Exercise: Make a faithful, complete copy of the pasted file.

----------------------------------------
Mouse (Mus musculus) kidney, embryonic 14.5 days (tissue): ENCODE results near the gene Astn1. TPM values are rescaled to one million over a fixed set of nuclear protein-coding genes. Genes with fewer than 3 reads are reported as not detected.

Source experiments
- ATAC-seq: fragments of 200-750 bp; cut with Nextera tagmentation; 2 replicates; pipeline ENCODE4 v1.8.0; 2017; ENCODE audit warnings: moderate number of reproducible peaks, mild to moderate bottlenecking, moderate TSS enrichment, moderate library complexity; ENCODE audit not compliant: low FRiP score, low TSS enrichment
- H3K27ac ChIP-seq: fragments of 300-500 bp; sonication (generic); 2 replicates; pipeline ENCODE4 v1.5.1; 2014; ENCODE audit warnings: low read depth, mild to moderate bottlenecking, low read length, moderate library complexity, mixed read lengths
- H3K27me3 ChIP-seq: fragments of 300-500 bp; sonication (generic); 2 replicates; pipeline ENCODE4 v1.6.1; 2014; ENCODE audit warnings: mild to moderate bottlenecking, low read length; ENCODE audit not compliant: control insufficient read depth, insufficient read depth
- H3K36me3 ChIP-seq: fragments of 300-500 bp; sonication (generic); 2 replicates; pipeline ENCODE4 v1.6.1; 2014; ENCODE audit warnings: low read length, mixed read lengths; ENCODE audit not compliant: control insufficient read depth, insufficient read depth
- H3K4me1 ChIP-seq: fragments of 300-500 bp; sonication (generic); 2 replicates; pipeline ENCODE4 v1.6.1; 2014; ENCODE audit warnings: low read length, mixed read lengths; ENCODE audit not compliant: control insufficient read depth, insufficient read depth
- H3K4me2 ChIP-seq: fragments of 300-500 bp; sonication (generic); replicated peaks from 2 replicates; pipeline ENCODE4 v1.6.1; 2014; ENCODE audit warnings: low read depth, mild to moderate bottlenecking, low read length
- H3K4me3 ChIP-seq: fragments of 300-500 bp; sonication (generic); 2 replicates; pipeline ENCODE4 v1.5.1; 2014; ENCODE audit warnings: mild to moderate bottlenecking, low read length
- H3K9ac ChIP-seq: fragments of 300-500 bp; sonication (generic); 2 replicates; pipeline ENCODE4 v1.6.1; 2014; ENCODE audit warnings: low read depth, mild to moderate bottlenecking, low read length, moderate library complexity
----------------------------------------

Mouse (Mus musculus) kidney, embryonic 14.5 days (tissue): ENCODE results near the gene Astn1. TPM values are rescaled to one million over a fixed set of nuclear protein-coding genes. Genes with fewer than 3 reads are reported as not detected.

Source experiments
- ATAC-seq: fragments of 200-750 bp; cut with Nextera tagmentation; 2 replicates; pipeline ENCODE4 v1.8.0; 2017; ENCODE audit warnings: moderate number of reproducible peaks, mild to moderate bottlenecking, moderate TSS enrichment, moderate library complexity; ENCODE audit not compliant: low FRiP score, low TSS enrichment
- H3K27ac ChIP-seq: fragments of 300-500 bp; sonication (generic); 2 replicates; pipeline ENCODE4 v1.5.1; 2014; ENCODE audit warnings: low read depth, mild to moderate bottlenecking, low read length, moderate library complexity, mixed read lengths
- H3K27me3 ChIP-seq: fragments of 300-500 bp; sonication (generic); 2 replicates; pipeline ENCODE4 v1.6.1; 2014; ENCODE audit warnings: mild to moderate bottlenecking, low read length; ENCODE audit not compliant: control insufficient read depth, insufficient read depth
- H3K36me3 ChIP-seq: fragments of 300-500 bp; sonication (generic); 2 replicates; pipeline ENCODE4 v1.6.1; 2014; ENCODE audit warnings: low read length, mixed read lengths; ENCODE audit not compliant: control insufficient read depth, insufficient read depth
- H3K4me1 ChIP-seq: fragments of 300-500 bp; sonication (generic); 2 replicates; pipeline ENCODE4 v1.6.1; 2014; ENCODE audit warnings: low read length, mixed read lengths; ENCODE audit not compliant: control insufficient read depth, insufficient read depth
- H3K4me2 ChIP-seq: fragments of 300-500 bp; sonication (generic); replicated peaks from 2 replicates; pipeline ENCODE4 v1.6.1; 2014; ENCODE audit warnings: low read depth, mild to moderate bottlenecking, low read length
- H3K4me3 ChIP-seq: fragments of 300-500 bp; sonication (generic); 2 replicates; pipeline ENCODE4 v1.5.1; 2014; ENCODE audit warnings: mild to moderate bottlenecking, low read length
- H3K9ac ChIP-seq: fragments of 300-500 bp; sonication (generic); 2 replicates; pipeline ENCODE4 v1.6.1; 2014; ENCODE audit warnings: low read depth, mild to moderate bottlenecking, low read length, moderate library complexity